Buying and using portable generators safely

By Keith Boles - bio | email feedback

JONESBORO, AR (KAIT) - The possible chance of severe winter weather coming on the anniversary of last years ice storm has driven many to buy portable generators.

They are indeed a great tool but need to be used safely to prevent damage to your home and possibly power line repair people.

Tuesday morning at the Home Depot, a truck was delivering 25 more generators in response to the demand.

I purchased mine Monday night and the first question I asked was, How big of a generator do I need?

Ken Philpot a electrical technician told me, "Depending on how much you want to run in your house. Like if you want a refrigerator, freezer going while you have lights going and say a small electric heater. Then the bigger would be the better."

An easy trick is to check out the box. It shows how many watts many items will draw vs. how much the generator puts out. A simple bit of addition should get you into the ball park.

So besides the generator itself what are you going to need?

Well something to hold gas in for sure. 5 gallons or so should keep it running for several hours. And oil is very important it is possible to burn up an engine without oil. Fill up the gas, fill up the oil.

Now, what about powering items in my house. Are extension cords the way to go?

Philpot, "You can plug in this dual circuit generator cord which would give you two different circuits on 4 different outlets. "

That plugs into the 240 outlet, but what about regular extension cords?

Ken showed me on the generator 4 plugs.

"You can plug extension cords to here and run them through your house where you want a lamp or refrigerator or whatever."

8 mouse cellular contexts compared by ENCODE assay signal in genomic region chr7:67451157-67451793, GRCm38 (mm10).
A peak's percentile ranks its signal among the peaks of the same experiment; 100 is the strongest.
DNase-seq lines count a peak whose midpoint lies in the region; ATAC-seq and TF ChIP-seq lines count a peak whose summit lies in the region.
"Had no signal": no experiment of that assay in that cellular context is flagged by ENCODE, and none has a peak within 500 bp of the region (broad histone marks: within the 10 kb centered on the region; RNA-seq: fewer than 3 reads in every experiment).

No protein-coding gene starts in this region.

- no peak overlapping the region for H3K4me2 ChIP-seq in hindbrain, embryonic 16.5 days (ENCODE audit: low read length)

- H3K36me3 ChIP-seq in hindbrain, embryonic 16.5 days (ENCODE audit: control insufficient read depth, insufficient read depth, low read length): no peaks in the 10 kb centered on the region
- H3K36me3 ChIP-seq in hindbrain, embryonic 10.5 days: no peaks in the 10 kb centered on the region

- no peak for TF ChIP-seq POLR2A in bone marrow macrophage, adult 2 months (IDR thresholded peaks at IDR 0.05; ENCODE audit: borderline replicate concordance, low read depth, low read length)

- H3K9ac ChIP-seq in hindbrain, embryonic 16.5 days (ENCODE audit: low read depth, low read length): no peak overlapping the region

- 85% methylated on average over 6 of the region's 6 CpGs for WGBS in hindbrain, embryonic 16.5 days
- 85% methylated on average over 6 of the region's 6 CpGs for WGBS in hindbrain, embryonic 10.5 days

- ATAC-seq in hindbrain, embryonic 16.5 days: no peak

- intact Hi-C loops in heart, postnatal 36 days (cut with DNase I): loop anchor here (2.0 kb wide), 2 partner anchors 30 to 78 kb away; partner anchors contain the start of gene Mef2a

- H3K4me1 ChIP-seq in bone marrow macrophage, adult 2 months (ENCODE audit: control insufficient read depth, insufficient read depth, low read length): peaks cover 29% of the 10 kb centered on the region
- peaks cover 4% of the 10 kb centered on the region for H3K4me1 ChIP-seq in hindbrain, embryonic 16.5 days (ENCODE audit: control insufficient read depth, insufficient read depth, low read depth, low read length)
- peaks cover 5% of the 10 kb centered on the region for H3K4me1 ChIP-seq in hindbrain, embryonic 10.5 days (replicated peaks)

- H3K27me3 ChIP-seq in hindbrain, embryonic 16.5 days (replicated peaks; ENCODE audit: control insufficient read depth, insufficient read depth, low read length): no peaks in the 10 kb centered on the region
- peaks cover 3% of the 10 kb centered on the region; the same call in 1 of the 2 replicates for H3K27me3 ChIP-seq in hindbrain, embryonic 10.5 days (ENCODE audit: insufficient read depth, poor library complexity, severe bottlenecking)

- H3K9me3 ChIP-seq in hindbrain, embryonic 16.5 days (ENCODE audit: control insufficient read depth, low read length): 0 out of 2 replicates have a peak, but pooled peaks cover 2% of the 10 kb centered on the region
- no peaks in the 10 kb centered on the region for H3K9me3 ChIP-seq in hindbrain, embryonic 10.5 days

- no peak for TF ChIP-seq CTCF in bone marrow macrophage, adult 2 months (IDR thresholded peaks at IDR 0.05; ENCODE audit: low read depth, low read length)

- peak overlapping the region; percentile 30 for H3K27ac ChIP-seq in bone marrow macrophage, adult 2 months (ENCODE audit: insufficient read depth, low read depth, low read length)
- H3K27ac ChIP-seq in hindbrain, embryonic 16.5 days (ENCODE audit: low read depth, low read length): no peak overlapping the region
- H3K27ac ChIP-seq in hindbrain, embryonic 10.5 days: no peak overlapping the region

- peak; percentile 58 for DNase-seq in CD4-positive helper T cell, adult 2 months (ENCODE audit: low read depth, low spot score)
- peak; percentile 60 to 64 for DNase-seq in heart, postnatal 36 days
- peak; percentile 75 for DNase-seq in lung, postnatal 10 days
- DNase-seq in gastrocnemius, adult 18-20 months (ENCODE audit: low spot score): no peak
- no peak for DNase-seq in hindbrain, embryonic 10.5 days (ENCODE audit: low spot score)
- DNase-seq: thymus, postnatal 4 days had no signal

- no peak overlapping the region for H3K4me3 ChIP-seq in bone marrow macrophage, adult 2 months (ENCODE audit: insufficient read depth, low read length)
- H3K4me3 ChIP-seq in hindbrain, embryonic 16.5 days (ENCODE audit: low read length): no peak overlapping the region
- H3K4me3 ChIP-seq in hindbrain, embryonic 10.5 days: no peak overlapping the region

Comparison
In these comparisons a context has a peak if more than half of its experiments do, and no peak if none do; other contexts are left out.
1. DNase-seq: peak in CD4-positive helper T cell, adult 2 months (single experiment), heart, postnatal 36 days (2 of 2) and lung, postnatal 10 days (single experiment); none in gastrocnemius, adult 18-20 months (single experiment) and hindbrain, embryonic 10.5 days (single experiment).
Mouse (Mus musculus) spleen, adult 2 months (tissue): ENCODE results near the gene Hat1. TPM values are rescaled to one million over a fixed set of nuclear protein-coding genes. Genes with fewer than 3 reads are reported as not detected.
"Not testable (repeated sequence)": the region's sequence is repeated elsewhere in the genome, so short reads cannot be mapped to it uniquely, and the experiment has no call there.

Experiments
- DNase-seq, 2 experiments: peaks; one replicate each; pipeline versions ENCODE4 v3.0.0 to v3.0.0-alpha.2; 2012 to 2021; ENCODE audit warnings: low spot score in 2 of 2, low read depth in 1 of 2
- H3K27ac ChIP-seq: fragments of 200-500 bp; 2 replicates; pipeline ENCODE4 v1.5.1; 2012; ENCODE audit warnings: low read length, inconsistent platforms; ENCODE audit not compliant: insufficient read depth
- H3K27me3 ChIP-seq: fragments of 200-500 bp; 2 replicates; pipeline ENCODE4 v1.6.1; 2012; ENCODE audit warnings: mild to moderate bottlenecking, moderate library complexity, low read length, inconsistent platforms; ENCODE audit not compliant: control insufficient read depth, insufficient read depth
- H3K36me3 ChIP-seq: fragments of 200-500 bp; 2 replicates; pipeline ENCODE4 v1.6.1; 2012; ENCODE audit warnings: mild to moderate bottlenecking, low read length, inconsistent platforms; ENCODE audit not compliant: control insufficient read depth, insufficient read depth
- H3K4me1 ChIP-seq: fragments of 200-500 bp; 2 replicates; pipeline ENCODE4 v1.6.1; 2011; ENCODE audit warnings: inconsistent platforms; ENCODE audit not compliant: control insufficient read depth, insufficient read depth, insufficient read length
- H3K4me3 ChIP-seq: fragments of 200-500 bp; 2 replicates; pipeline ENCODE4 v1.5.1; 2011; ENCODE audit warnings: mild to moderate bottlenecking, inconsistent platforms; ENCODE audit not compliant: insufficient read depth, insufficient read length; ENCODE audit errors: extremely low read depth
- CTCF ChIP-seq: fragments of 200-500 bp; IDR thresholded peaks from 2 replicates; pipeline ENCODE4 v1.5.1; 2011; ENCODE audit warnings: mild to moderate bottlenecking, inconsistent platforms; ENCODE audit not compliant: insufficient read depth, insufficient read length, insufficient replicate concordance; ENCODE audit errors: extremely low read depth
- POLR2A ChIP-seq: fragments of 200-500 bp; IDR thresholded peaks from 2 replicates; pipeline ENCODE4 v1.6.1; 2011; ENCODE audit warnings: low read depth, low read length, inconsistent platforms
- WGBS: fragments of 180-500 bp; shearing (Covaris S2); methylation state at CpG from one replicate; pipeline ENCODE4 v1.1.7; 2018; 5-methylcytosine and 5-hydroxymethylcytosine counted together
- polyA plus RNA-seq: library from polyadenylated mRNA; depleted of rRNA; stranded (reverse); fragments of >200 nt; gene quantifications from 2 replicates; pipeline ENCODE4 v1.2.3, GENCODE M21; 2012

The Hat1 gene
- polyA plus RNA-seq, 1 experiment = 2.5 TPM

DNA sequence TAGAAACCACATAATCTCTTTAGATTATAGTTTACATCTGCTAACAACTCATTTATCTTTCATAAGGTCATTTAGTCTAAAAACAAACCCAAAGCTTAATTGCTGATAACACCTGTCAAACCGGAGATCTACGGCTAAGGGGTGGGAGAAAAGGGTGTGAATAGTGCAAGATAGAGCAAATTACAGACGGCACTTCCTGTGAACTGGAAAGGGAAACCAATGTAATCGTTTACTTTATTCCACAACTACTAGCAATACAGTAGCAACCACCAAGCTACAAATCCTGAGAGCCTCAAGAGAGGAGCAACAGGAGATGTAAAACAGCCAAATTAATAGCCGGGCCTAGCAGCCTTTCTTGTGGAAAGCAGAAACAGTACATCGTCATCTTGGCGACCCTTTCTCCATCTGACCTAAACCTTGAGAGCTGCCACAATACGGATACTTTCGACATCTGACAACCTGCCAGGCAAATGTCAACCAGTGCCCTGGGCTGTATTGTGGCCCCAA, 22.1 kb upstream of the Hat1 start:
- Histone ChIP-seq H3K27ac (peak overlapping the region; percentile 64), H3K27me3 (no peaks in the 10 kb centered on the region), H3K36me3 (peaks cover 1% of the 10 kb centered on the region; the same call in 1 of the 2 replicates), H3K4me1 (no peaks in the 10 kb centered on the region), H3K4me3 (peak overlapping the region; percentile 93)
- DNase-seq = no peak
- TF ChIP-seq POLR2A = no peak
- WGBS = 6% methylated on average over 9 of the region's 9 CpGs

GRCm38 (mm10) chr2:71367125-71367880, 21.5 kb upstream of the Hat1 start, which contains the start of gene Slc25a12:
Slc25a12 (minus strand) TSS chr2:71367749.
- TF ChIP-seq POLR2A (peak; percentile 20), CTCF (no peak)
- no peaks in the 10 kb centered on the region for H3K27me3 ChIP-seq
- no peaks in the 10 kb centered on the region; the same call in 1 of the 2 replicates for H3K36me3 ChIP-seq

And many of you like myself are going to be first time generator owners and you may be thinking, "Hey, I can hook it up to my house so I don't have to run a bunch of extension cords." Well I'm not going to tell you how to do that. but there are some things that you really need to know to keep you and the people who work on these electrical lines safe.

Some houses just have meters. Some have a meter and external cut off places where you might be tempted to hook up your generator.

Jonesboro City Electrical Inspector Steve Chaplain showed me the inside of my box where people often hook generators up. Unless we have a long lasting condition like last winter he doesn't recommend this approach by a homeowner.

"If you're not a qualified electrician, feel confident of what you're doing. Better safe than sorry. better find a qualified electrician to come in and do this for you."

However there will be those who insist on attaching their generators this way. Make sure that you have unplugged your meter or thrown the breaker to isolate your house from power coming in off the grid. This is important for safety.

Chaplain, "Your neighbors could use part of your power. But more importantly if a lineman, a worker was working on a line somewhere and did not know this was on. You could get someone electrocuted or hurt."

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